Take Me To Your Cinema
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Shutter Island is for Scorsese what Inside Man is for Lee. Discuss.
So a film that is nothing like his others but it's his best?
Interesting thoughts on this. I'm not one of these cinephiles who maintains that film peaked in the '70s and it's been mostly downhill since then. That said, AN is such a one-of-a-kind film that it's hard to think of a good comparison in other decades. We'll probably never get another like it.
I think cinema mostly went uphill from the 70s but AP represents a certain type of big-budget/experimental film-making that will likely never return and surely won't return with the same "everything is done for real" attitude.
Barry Lyndon (1975)
Director: Stanley Kubrick
Country: United Kingdom / United States
Length: 187 minutes
Type: Period, Epic, Drama
By some strange coincidence, a lot of the things I loved most as a kid seemed to involve Sir Michael Hordern and his warm and reassuring voice. He was the definitive Gandalf in the 1981 BBC radio version of 'Lord of the Rings', the spy-master in 'Where Eagles Dare', the narrator and voice of the rabbit-god Frith in 1978's 'Watership Down', Badger in the 1980s 'Wind in the Willows', the narrator of 1985's 'Young Sherlock Holmes', the lord in the 1985 Roald Dahl 'Danny the Champion of the World' TV Movie and was the narrator of the original 'Paddington Bear' 1970s TV series. So later in my teens, when I was first getting into Stanley Kubrick (I'm sure like many teenage film-fans beginning to study the essential "curriculum" of film), I was pretty excited to realise that Kubrick had got that same beautiful voice to narrate 'Barry Lyndon'. Hordern's lovely grandfatherly voice, narrating the film gives it the same sort of atmosphere as Peter Falk's voice does in 1987's 'The Princess Bride'. Despite 'Barry Lyndon's tragic content and real-world setting, the narration lends it a nostalgic, fairytale, dreamlike feel. Watching it yet again, it's surprising how little dialogue there is overall, many scenes are silent, apart from the narration and Baroque score, as we slowly observe the melancholic faces of the characters. I also love the way Hordern's script is full of colourful words and phrasing particular to the 18th Century setting e.g. "Thus Barry fell into the very worst of courses and company and was soon very far advanced in the science of every kind of misconduct." so it doesn't sound like a film from 1975, it's like a person of the period is describing recent vents.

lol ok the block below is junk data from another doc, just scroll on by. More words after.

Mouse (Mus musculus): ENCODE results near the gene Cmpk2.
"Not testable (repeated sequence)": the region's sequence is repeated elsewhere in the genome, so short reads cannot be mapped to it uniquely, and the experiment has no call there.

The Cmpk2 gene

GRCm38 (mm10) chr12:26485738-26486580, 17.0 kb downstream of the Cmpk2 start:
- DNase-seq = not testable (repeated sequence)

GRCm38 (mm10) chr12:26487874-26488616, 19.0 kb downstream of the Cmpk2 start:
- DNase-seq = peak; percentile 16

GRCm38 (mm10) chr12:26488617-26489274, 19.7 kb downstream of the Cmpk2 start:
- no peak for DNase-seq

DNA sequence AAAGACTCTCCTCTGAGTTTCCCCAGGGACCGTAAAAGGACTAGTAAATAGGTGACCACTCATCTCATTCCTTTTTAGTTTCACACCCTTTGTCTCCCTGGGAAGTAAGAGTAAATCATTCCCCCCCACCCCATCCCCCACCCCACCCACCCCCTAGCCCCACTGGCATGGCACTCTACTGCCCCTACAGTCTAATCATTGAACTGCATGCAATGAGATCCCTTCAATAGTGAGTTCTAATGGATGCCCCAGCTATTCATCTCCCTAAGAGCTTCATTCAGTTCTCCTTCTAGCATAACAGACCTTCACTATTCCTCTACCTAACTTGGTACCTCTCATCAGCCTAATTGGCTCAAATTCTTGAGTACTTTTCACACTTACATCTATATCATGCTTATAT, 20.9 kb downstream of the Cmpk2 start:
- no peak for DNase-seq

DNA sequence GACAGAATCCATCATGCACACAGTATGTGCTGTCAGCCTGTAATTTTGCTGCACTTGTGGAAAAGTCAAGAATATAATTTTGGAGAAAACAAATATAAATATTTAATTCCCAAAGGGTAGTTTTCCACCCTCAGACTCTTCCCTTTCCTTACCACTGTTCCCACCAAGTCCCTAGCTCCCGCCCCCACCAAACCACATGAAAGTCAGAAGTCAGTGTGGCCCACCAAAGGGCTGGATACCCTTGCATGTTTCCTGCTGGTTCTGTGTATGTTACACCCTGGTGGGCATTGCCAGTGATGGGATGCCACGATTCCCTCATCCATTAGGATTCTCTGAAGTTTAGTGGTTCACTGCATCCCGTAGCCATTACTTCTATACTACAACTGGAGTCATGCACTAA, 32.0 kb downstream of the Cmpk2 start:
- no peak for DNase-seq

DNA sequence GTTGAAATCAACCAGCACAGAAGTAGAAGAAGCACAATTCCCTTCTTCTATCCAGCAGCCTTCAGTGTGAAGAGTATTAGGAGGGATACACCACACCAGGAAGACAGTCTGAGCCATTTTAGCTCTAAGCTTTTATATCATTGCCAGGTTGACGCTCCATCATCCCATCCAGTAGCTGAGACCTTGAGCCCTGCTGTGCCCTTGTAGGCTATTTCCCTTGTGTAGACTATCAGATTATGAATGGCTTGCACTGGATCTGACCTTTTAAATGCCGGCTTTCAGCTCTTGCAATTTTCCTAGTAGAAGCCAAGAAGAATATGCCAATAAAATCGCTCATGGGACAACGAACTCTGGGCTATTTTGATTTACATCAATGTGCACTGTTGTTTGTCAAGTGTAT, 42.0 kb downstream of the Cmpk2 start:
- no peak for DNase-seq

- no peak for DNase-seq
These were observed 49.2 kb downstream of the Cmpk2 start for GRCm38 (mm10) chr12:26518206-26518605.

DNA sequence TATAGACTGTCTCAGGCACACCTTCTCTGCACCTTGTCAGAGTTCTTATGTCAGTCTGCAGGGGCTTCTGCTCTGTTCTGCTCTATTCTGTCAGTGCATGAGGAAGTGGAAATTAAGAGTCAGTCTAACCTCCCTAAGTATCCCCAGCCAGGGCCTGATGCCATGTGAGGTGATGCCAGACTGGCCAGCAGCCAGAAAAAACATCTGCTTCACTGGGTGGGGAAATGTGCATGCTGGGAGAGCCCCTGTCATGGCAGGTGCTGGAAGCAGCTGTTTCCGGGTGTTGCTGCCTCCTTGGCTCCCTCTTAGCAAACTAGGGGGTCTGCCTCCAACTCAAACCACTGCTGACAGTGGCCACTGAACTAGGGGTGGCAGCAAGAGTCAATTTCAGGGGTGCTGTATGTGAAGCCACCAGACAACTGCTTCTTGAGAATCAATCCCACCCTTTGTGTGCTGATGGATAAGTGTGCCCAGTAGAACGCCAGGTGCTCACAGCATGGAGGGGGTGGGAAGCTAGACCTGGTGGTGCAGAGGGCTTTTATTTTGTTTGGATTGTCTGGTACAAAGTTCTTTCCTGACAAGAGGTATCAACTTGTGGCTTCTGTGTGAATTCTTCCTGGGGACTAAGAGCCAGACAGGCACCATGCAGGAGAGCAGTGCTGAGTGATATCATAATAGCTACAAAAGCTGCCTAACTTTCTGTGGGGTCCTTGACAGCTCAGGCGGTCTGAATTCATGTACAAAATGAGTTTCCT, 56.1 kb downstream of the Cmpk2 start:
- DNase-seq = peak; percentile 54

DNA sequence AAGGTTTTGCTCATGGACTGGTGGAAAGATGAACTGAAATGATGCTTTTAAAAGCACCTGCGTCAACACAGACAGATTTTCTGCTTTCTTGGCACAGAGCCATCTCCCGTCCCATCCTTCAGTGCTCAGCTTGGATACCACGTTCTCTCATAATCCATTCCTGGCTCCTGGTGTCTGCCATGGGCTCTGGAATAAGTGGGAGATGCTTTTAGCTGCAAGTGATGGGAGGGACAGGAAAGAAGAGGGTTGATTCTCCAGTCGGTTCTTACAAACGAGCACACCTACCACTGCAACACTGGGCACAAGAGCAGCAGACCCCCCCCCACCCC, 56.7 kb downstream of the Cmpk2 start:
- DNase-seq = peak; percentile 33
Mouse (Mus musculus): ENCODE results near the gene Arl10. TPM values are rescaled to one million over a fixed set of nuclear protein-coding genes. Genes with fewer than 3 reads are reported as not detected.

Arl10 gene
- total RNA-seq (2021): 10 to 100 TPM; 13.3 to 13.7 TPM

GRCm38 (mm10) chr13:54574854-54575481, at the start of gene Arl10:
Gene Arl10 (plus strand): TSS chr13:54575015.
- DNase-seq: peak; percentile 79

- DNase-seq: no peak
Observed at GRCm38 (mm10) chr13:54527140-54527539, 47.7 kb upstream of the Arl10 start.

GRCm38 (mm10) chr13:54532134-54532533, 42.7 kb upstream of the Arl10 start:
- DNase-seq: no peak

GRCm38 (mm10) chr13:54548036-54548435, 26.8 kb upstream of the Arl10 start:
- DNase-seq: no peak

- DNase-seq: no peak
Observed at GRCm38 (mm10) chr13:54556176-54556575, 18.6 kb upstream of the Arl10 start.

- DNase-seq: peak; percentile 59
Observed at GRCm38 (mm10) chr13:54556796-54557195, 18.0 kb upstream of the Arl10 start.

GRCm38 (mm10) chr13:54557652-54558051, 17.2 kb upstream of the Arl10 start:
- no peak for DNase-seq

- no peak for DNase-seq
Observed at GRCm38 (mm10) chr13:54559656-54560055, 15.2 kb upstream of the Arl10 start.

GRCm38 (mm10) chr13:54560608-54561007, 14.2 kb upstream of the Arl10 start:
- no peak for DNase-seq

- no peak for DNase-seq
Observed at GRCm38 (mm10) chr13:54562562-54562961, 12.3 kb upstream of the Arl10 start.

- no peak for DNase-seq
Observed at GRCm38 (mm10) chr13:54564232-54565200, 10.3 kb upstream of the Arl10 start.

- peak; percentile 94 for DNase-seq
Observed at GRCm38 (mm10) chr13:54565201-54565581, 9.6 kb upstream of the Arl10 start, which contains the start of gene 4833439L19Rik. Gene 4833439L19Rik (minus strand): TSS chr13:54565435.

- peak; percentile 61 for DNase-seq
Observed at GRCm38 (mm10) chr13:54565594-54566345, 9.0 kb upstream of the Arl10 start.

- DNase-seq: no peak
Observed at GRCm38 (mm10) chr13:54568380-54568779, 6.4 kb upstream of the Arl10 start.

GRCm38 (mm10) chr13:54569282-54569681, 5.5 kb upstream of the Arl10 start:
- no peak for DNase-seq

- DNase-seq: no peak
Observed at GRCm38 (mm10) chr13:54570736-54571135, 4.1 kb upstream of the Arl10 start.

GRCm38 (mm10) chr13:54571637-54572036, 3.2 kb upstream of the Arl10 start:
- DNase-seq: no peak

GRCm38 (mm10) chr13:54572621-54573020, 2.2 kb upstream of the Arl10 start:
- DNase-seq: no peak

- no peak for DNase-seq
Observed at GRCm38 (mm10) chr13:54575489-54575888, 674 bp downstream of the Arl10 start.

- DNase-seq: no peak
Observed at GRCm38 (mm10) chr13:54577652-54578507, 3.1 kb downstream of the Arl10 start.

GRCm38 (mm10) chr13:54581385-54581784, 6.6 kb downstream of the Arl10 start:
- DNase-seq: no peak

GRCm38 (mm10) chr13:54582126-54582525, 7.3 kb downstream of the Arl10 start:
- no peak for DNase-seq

I definitely used to consider 'Barry Lyndon' to be my favourite Kubrick film but it's increasingly been surpassed in my estimation by 'Paths of Glory' and perhaps the longer US cut of 'The Shining' might be above it now but it's still a terrific way to spend 3-hours. If I had to nitpick, Ryan O'Neal looks far too old to play the young naive Barry in the early sections and there are a few moments where it feels like material was chopped out to move the story along (for example, Barry's mother just re-appears in a scene late in the story without explanation). I also hadn't appreciated how definitive the intermission break is, it divides the rise, then the fall, before it, Barry is a lovable rogue who we want to win, the first shot afterwards he's blowing smoke in the face of his new wife's face, he's now a cruel brute somewhat deserving of the impending downfall. For want of a little love, or at least outward affection toward his new wealthy bride, his tragedy could be averted. His fortunes are often won, by accident, or design, through unexpected love and fealty to several people on his adventure, it's lack of love and fealty when it should be most expected that dooms him. Barry finally redeems himself in the eyes of the viewer, by an act of charity and magnanimous honour but it's to late to save him.
This was the first time I've rewatched 'Barry Lyndon' since the 2017 documentary 'Filmworker'. Which was about how actor Leon Vitali (who played the central nemesis in the last hour of 'Barry Lyndon') gave up his promising acting career, to quietly become Kubrick's personal assistant for the rest of SK's life. He delivers a brilliant performance, hateful, yet still sympathetic and could surely have done more great roles.